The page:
PARIS — Renault and Nissan are rebalancing their troubled alliance in what could be a major step in reviving their alliance. But for the French automaker the benefits of the revamp are for now unclear and potentially quite limited, three industry sources said.
The automakers on Monday announced a deal that will see Renault reduce its stake in Nissan to 15 percent from about 43 percent.
For Nissan, the advantages are clear: the Japanese carmaker gets more ability to do what it wants, and it is no longer in an alliance of unequal partners because capital ownership is rebalanced. However, its stock could be weighed down as the bulk of Renault’s current stake is sold off. The stake is worth 3.8 billion euros ($4.1 billion) and will be moved to a trust.
The deal also sees Nissan commit to invest in Renault’s flagship Ampere electric vehicle unit, which was the French automaker’s key goal.
But Nissan’s participation in Ampere is fairly conditional, joint projects announced by the companies in Europe, Latin America and India at this stage are vague. Nissan is acquiring voting rights on its 15 percent stake in Renault — something it didn’t have before. This means Renault will have to share decision-making more.
Sources have told Reuters the alliance is considering around five common projects, a relatively small number compared to the list of 10 to 15 proposed last year by Renault CEO Luca de Meo to Nissan.
“Beyond the financial aspect, there is currently not much concrete on the benefits of the deal for Renault,” one of the sources said, speaking on condition of anonymity due to the sensitivity of the matter.
“It is interesting for Renault to see Nissan enter Ampere, if only for financing projects. It is also interesting to see the focus on Latin America and India, again for scale effect. But no figures are given, it remains very vague,” the source said.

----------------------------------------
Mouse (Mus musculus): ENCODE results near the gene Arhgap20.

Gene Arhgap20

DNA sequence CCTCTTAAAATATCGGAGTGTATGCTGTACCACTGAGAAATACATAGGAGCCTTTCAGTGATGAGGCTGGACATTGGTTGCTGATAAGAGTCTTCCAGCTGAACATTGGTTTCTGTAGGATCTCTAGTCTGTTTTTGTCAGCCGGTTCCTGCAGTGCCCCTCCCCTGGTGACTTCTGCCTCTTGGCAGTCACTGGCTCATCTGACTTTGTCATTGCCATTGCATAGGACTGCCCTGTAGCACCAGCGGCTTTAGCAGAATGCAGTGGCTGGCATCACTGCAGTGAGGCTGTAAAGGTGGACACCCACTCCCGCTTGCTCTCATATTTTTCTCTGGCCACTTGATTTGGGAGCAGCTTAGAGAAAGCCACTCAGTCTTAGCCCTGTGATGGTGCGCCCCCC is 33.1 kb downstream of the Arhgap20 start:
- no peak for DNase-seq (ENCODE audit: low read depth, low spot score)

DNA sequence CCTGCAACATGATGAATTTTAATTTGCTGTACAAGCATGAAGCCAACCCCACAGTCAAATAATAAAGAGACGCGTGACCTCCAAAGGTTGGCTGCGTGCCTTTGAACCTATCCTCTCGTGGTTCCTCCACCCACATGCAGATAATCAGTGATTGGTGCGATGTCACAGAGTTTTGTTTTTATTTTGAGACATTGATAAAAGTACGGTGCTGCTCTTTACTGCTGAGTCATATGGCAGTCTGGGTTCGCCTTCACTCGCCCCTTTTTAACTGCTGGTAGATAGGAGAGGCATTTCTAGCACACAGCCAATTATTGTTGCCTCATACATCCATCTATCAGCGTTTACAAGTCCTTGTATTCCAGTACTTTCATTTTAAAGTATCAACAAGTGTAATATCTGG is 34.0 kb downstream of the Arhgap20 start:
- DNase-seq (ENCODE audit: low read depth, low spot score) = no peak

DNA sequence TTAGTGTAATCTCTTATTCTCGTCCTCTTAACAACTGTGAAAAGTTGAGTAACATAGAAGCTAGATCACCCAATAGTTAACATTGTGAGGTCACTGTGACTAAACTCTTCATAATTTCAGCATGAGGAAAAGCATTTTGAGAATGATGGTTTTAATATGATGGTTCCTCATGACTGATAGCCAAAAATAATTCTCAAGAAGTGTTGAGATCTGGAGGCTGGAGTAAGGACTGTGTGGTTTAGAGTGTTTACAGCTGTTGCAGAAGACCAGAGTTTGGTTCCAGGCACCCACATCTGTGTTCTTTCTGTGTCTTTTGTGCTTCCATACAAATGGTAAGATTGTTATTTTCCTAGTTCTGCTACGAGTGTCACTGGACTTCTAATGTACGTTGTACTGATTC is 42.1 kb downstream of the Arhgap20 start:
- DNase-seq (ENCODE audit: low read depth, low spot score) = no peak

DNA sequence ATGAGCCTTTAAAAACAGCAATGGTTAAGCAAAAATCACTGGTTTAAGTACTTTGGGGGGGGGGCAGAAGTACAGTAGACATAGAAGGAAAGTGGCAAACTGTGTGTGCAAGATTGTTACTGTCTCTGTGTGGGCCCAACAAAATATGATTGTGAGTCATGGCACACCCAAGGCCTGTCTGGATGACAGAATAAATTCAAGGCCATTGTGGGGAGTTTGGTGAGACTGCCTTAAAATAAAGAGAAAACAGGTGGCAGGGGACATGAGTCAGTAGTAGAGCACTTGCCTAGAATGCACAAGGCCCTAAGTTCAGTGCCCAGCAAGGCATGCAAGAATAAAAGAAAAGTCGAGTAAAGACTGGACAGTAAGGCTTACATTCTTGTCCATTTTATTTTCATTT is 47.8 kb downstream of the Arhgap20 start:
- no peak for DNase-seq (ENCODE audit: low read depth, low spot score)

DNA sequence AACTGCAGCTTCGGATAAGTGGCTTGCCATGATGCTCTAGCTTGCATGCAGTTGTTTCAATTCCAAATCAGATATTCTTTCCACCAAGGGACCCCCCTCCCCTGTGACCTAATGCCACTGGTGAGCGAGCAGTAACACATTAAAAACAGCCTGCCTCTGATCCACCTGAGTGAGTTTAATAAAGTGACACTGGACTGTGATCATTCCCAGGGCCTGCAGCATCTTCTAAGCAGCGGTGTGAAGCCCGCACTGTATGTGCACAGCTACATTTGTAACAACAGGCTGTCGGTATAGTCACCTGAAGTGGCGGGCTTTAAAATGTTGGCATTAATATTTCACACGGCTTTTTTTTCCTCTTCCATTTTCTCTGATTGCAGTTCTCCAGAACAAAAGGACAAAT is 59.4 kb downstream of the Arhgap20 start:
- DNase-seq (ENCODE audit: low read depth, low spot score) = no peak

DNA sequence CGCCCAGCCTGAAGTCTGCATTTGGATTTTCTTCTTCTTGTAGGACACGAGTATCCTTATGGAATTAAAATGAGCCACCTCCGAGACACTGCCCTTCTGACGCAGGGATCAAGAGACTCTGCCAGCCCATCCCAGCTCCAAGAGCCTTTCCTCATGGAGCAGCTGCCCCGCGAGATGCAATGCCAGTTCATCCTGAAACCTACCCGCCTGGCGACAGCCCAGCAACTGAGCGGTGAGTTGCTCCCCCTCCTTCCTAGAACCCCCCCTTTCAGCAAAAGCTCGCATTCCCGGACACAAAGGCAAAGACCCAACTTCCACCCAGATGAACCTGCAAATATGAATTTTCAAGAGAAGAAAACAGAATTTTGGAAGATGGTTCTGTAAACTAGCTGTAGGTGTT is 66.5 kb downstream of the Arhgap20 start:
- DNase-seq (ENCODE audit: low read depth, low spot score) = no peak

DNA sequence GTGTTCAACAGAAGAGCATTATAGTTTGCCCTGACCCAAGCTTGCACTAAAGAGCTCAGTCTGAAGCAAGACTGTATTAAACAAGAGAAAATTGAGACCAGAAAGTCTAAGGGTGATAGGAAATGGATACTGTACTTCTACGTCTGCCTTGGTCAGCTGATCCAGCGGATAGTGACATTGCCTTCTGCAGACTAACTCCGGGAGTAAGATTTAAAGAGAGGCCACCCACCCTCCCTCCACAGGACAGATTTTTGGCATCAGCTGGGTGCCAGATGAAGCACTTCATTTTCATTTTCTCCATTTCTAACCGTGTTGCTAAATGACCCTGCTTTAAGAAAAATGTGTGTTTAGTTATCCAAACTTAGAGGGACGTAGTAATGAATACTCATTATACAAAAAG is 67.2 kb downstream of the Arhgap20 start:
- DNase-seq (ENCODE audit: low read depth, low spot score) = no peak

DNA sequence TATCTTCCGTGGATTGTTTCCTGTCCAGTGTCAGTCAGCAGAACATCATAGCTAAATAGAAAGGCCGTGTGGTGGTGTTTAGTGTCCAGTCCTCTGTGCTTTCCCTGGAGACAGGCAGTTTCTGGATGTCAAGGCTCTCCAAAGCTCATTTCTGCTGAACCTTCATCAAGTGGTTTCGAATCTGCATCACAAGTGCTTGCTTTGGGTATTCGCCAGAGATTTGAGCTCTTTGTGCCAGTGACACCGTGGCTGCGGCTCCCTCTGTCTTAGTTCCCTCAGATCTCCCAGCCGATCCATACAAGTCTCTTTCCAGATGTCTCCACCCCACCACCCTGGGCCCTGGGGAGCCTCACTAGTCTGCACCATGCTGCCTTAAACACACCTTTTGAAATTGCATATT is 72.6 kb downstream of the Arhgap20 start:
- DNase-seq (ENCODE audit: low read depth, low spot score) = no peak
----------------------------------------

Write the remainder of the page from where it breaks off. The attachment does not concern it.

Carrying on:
Shares in Renault dropped after the deal was announced.
Gregoire Laverne of Cesga asset management, a Renault shareholder, said the market needed to know more. “And in a way it (the deal) marks the failure of the first version of the alliance,” he said.
More details will be unveiled in London on Feb. 6, sources close to the matter said.
The Renault-Nissan alliance, which also includes junior partner Mitsubishi Motors, was deeply strained by the 2018 ouster of its architect and former chairman, Carlos Ghosn, amid a financial scandal. Ghosn has denied wrongdoing.
EVs the real test
The real test of the new deal, the sources said, will be Ampere. An early mover in electric cars, Renault has fallen behind newer, more agile rivals such as Tesla.
It is counting on Ampere, which it will separate from its traditional internal combustion engine business and list on the stock market for a valuation of as much as 10 billion euros, to present itself as a pure electric player and get back into the race.
“If Nissan puts money and resources into engineering – technologies and teams – that would be a pretty good sign, the alliance will at least partially continue, but for now it’s only conditional,” a second industry source said.
The operational projects to relaunch the partnership were barely sketched out on Monday.
The companies highlighted Latin America, India and Europe – where they already have factories and joint production – as areas where they were considering projects related to markets, vehicles and technologies.
“With Nissan recovering its voting rights at Renault, it means that the alliance is now strictly limited to the goodwill of the Japanese side,” the second source said.
Analysts seeking less complexity from Renault were disappointed in November when de Meo said he would split the French carmaker into five autonomous businesses.
And Renault has announced plans to strengthen ties with China’s Geely Automobile Holdings, which will take a big stake in Renault’s combustion engine unit, Qualcomm and Google.
Nissan, which sources have said is wary of sharing its technology with too many outsiders, may find the new set-up too much of an open relationship.
After rising more than 20 percent since the start of the year, Renault’s shares were down over 3 percent in Monday afternoon trading.
Ion-Marc Valahu at Clairinvest, also a Renault shareholder, said that the shares fell because Renault “did not give an update on their when will they sell their stake (in Nissan) and how the different divisions within Renault will be implemented.”
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